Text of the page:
world stands. It is one thing to employ the Sabbath in works of mercy, in ministering to the sick, and doing good to the distressed. It is quite another thing to spend the day in visiting, feasting, and self-indulgence. Whatever men may please to say, the way in which we use the Sabbath is a sure test of the state of our religion. By the Sabbath may be found out whether we love communion with God. By the Sabbath may be found out whether we are in tune for heaven. By the Sabbath, in short, the secrets of many hearts are revealed. There are only too many of whom we may say with sorrow, “ These men are not of God, because they keep not the Sabbath day.”

These verses show us, secondly, the desperate lengths to which prejudice will sometimes carry wicked men. We read that the “Jews agreed that if any man did confess that Jesus was Christ, he should be put out of the synagogue.” They were determined not to believe. They were resolved that no evidence should change their minds, and no proofs influence their will. They were like men who shut their eyes and tie a bandage over them, and refuse to have it untied. Just as in after times they stopped their ears when Stephen preached, and refused to listen when Paul made his defence, so they behaved at this period of our Lord's ministry.

Of all states of mind into which unconverted men can fall, this is by far the most dangerous to the soul. So long as a person is candid, fair, and honest-minded, there is hope for him, however ignorant he may be. He may be much in the dark at present. But is he willing to

follow the light, if set before him? He may be walking in the broad road with all his might. But is he ready to listen to any one who will show him a more excellent way? In a word, is he teachable, childlike, and unfettered by prejudice ? If these questions can be answered satisfactorily, we never need despair about the man's soul.

The state of mind we should always desire to possess, is that of the noble-minded Beræans. When they first heard the Apostle Paul preach, they listened with attention. They received the Word “with all readiness of mind.” They “searched the Scriptures,” and compared what they heard with God's Word. “And therefore, we are told “many of them believed.” Happy are they that go and do likewise! (Acts xvii. 11, 12.)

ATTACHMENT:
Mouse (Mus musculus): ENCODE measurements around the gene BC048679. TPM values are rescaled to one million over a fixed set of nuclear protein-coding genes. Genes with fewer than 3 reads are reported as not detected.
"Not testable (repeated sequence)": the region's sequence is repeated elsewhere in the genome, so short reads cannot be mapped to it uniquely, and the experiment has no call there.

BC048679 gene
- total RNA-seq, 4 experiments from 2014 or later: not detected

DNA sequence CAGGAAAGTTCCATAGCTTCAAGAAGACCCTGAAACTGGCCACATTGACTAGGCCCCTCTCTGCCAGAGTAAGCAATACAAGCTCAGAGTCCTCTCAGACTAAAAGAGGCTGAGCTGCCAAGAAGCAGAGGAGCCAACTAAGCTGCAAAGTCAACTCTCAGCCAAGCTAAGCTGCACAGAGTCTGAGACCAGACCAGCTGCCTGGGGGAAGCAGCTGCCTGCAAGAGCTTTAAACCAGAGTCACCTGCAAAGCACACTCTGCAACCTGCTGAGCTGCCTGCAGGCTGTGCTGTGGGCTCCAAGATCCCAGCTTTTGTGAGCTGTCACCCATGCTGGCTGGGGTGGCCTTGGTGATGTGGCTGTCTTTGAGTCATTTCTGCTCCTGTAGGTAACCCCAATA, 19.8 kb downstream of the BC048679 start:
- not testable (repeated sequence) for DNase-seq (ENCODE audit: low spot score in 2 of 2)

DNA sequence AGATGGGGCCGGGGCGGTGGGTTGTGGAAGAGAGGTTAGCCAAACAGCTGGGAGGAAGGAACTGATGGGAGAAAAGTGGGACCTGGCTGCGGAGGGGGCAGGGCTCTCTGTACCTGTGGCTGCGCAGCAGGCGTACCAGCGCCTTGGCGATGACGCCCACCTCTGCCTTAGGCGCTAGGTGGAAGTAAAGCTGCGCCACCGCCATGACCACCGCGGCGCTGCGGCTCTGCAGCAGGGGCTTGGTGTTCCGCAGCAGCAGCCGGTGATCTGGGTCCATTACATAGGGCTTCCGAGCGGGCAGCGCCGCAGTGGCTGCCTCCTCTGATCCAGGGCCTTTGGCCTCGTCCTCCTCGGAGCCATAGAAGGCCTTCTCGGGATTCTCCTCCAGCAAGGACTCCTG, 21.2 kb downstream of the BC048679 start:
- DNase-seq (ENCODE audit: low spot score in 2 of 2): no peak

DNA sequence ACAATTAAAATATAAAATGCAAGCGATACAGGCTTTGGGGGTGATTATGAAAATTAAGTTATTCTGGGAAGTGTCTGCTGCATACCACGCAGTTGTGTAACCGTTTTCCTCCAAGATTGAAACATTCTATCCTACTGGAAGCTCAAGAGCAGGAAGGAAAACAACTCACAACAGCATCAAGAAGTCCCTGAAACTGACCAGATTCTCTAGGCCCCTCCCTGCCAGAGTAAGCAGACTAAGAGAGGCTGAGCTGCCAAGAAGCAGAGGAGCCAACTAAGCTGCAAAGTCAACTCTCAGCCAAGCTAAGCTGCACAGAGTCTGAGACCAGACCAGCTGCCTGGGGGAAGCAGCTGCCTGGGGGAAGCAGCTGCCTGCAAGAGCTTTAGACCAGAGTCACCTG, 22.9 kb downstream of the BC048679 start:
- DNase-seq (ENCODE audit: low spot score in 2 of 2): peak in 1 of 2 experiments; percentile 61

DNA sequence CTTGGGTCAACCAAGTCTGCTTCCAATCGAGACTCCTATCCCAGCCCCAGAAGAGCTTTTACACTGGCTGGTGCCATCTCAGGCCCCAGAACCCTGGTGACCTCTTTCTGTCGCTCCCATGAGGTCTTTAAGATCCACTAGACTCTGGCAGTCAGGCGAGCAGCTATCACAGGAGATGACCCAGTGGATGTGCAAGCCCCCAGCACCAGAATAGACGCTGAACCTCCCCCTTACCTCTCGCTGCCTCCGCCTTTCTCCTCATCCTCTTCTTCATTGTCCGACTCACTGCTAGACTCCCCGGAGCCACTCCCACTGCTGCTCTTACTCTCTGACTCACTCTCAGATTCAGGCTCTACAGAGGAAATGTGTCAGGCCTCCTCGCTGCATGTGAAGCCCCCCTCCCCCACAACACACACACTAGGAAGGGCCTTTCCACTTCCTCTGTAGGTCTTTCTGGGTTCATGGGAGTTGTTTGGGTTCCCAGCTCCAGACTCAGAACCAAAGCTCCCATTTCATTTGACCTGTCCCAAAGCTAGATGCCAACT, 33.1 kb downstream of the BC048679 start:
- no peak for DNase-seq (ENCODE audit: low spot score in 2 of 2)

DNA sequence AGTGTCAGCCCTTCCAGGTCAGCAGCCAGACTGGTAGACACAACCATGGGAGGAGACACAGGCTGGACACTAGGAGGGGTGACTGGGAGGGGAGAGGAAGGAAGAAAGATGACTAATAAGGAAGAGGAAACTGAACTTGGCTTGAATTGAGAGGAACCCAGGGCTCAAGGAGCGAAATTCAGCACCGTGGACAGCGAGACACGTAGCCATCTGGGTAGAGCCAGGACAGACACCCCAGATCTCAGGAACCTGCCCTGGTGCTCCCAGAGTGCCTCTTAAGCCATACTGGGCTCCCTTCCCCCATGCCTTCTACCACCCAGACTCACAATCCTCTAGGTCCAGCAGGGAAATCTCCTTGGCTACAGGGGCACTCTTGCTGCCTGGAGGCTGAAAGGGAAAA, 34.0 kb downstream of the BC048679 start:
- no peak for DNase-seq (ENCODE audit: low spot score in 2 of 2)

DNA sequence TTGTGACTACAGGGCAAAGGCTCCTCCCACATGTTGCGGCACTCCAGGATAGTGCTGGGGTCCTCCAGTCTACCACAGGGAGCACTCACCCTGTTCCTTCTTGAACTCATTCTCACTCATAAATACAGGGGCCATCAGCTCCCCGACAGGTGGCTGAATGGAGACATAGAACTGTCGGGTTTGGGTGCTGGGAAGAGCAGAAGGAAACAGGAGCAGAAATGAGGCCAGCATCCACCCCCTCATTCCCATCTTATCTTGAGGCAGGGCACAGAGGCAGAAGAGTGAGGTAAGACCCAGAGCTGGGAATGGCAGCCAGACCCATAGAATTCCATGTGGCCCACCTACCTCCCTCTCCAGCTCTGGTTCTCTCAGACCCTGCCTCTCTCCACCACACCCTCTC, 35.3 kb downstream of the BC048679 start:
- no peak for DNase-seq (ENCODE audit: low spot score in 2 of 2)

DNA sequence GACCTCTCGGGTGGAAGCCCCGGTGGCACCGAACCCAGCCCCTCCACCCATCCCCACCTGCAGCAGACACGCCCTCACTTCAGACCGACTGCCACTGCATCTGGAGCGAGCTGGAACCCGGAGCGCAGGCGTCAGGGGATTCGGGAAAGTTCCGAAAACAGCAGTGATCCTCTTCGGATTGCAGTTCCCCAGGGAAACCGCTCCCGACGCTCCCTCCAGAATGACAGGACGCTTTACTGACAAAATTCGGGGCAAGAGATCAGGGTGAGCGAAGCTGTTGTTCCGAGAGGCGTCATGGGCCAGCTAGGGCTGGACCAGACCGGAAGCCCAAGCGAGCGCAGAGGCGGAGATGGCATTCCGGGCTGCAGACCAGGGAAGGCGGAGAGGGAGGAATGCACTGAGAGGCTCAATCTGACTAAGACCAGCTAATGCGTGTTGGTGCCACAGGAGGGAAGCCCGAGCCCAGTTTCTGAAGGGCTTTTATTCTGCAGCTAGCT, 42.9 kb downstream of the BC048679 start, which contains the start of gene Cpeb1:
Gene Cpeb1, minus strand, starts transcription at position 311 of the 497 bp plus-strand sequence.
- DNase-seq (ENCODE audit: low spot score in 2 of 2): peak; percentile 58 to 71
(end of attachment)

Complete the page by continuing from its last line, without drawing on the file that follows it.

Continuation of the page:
These verses show us, lastly, that nothing convinces a man so thoroughly as his own senses and feelings. We read that the unbelieving Jews tried in vain to persuade the blind man whom Jesus healed, that nothing had been done for him. They only got from him one plain answer :-“ One thing I know, that whereas I was blind, now I see.” How the miracle had been worked he did not pretend to explain. Whether the person who had healed him was a sinner, he did not profess to know. But that something had been done for him he stoutly maintained. He was not to be reasoned out of his senses. Whatever the Jews might think, there were two distinct facts of which he was conscious :—“I was blind : now I see.”

There is no kind of evidence so satisfactory as this to

the heart of a real Christian. His knowledge may be small. His faith may be feeble. His doctrinal views may be at present confused and indistinct. But if Christ has really wrought a work of grace in his heart by His Spirit, he feels within him something that you cannot overthrow. “I was dark, and now I have light. I was afraid of God, and now I love Him. I was fond of sin, and now I hate it. I was blind, and now I see.” Let us never rest till we know and feel within us some real work of the Holy Ghost. Let us not be content with the name and form of Christianity. Let us desire to have true experimental acquaintance with it. Feelings no doubt are deceitful, and are not everything in religion. But if we have no inward feelings about spiritual matters, it is a very bad sign. The hungry man eats, and feels strengthened; the thirsty man drinks, and feels refreshed. Surely the man who has within him the grace of God, ought to be able to say, “I feel its power.”

NOTES. JOHN IX. 13—25.

13.-[They brought to the Pharisees...blind.] The prime movers in

this matter, seem to have been the neighbours of the blind man. They thought that so marvellous an event as this sudden cure demanded investigation.

The “Pharisees” in this passage, if we may judge by the context, must have been the great council, or Sanhedrim, of the Jewish nation, the same body before whom our Lord made His defence, in the fifth chapter of this Gospel. At any rate, we can hardly imagine any other body at Jerusalem “excommunicating "a man. (See verse 34.)

Whitby observes how wonderfully the providence of God ordered things, that the Pharisees should be put to silence and open shame by a poor blind man!